Hello Class. Welcome back to Fire University. As many of you know I am a big fan of the Game of Thrones TV series and in today’s class we will discuss the financial and business lessons that can be learned from the show. Let’s start with the financial lessons.

Winter is coming

In the show the Stark family is famous for saying “Winter is coming” and I take that to mean that winter both literally and figuratively is coming, whether we are ready or not. In life we experience good and bad financial times. During the good times it is easy to forget about planning for the bad times and just have fun. Examples of this are not budgeting for car maintenance or home repairs. Logically we all know that it is a part of life for things to break or need repairs but often times we fail to plan or save for them. Many of you are aware of my advocacy for having a large financial emergency fund. I advocate for four months of total expenses as well as a separate account for future home repairs, car purchases, and just the unexpected things life throws at us. Many people will say that I am being to cautious but I’d rather be safe than sorry. In the game of thrones we see in the recent episode that Sanza say’s they didn’t budget for having to feed hundreds of extra troops let alone two dragons. Then she says “What do dragons eat anyways” to which Dany replies “anything they want.” I love that exchange but it is also a good example that not planning and preparing for the winter could mean certain death. During the harvest time food is plentiful but the leaders of Winterfell know that they must budget and allocate some of the excess for winter rations.

A Lanister always pays their debt

As you all know I despise debt. I believe that debt creates bondage but do acknowledge that debt leveraged wisely can yield large returns. Some debt is okay if it is used to purchase cash flowing assets or to buy a home that locks in a low interest rate on an appreciating asset, now I know some are saying but a house barely keeps us with inflation and that it has overhead maintenance cost to keep up and that you could get a much better return in the market. I agree with most of those statements but studies show that home ownership is one of the leading indicators of wealth accumulation and it locks in your monthly housing cost. The point of this is that if you have debt, pay it off and do it as quickly as possible. Your credit score is a reflection of your credit worthiness and measured by your ability to pay back loans as well as your income versus the amount of debt you have. In the Game of Thrones show we see that a person or family’s reputation is vital to their survival as it can make access to both capital and alliances with other houses.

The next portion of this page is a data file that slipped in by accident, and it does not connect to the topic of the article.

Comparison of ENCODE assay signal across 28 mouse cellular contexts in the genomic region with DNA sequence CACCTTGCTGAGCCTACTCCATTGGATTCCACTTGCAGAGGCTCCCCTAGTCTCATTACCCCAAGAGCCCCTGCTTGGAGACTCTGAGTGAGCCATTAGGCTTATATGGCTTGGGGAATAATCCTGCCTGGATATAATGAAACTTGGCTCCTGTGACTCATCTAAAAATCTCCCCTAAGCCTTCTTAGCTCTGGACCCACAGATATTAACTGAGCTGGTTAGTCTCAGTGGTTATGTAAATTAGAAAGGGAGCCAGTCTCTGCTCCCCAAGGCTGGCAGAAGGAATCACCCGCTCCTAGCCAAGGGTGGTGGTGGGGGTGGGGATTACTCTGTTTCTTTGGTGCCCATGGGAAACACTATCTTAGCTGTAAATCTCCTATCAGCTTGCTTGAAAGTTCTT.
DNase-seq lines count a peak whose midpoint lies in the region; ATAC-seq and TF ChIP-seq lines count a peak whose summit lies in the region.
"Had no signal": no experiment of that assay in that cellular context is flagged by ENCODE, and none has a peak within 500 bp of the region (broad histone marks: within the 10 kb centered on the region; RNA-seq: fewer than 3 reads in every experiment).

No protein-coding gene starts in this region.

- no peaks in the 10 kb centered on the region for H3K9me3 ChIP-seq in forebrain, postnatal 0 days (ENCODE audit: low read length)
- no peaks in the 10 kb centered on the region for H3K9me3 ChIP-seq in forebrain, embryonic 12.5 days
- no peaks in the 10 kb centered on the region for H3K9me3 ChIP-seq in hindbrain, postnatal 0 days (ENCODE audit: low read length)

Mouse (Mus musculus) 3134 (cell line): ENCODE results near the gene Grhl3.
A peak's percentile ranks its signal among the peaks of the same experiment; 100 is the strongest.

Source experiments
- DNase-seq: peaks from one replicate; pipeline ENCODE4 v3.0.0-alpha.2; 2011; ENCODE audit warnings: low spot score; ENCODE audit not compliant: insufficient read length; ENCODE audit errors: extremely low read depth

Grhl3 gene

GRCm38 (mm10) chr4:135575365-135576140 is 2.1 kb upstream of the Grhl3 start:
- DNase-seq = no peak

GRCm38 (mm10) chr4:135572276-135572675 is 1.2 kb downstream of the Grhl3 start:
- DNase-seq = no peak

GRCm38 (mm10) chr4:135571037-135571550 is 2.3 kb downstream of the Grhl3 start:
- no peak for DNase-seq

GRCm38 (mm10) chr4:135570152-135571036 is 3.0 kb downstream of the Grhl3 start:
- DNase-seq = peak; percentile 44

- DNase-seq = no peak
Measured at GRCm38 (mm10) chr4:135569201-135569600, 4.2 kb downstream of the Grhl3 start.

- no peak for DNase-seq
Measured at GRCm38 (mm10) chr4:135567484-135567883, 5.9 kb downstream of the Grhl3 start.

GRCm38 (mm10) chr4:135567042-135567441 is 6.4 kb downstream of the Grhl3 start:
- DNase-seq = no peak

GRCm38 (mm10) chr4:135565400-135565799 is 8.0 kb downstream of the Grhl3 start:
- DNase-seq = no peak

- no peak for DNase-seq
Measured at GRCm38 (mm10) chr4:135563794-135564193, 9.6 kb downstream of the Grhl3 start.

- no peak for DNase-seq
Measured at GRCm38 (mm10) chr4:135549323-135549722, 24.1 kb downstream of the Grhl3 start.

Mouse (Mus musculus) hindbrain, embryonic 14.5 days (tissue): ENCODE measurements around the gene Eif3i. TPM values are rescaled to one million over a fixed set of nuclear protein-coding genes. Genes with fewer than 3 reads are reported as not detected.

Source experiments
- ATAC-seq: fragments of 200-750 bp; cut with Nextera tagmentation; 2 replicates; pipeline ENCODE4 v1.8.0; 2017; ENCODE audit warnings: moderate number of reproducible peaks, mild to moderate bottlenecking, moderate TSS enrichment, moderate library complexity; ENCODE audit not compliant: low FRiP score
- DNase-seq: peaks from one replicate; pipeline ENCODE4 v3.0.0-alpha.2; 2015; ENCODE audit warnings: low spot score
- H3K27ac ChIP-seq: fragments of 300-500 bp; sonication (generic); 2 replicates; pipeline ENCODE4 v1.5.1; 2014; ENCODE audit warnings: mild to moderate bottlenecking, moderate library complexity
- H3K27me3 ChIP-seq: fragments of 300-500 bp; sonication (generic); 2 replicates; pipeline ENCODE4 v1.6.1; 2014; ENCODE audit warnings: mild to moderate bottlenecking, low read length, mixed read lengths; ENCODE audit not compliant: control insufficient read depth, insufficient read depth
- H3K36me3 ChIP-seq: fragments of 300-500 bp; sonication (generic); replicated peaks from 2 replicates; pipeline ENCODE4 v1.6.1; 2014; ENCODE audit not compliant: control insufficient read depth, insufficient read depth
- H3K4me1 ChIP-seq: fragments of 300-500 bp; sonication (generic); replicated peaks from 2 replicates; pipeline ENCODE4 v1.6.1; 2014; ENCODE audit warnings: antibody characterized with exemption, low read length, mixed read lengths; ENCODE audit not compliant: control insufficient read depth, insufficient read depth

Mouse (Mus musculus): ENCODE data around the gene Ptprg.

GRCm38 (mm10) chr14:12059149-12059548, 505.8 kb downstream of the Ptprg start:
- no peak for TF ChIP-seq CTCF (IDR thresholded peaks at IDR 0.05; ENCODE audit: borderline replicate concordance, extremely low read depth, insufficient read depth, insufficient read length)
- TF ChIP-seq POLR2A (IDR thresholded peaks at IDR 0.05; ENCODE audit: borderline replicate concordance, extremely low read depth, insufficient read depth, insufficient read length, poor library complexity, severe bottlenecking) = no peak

Choose your partner or spouse carefully

One of the best gifts we were given was our ability to choose who we love and who we spend our time with. We should take this decision seriously because choosing the right or wrong person has the ability to not only make us happy or sad but also the power to greatly affect our wealth. In the time of GOT most people made marital choices based on their standing in society and what would best serve their family fortune. However in today’s times, we have the luxury to choose based purely off love. While love is arguably the most important part, it is also important to make sure our partner has the same views and desires when it comes to handling finances.

Now it’s time for the business lessons.

It is better to be loved than feared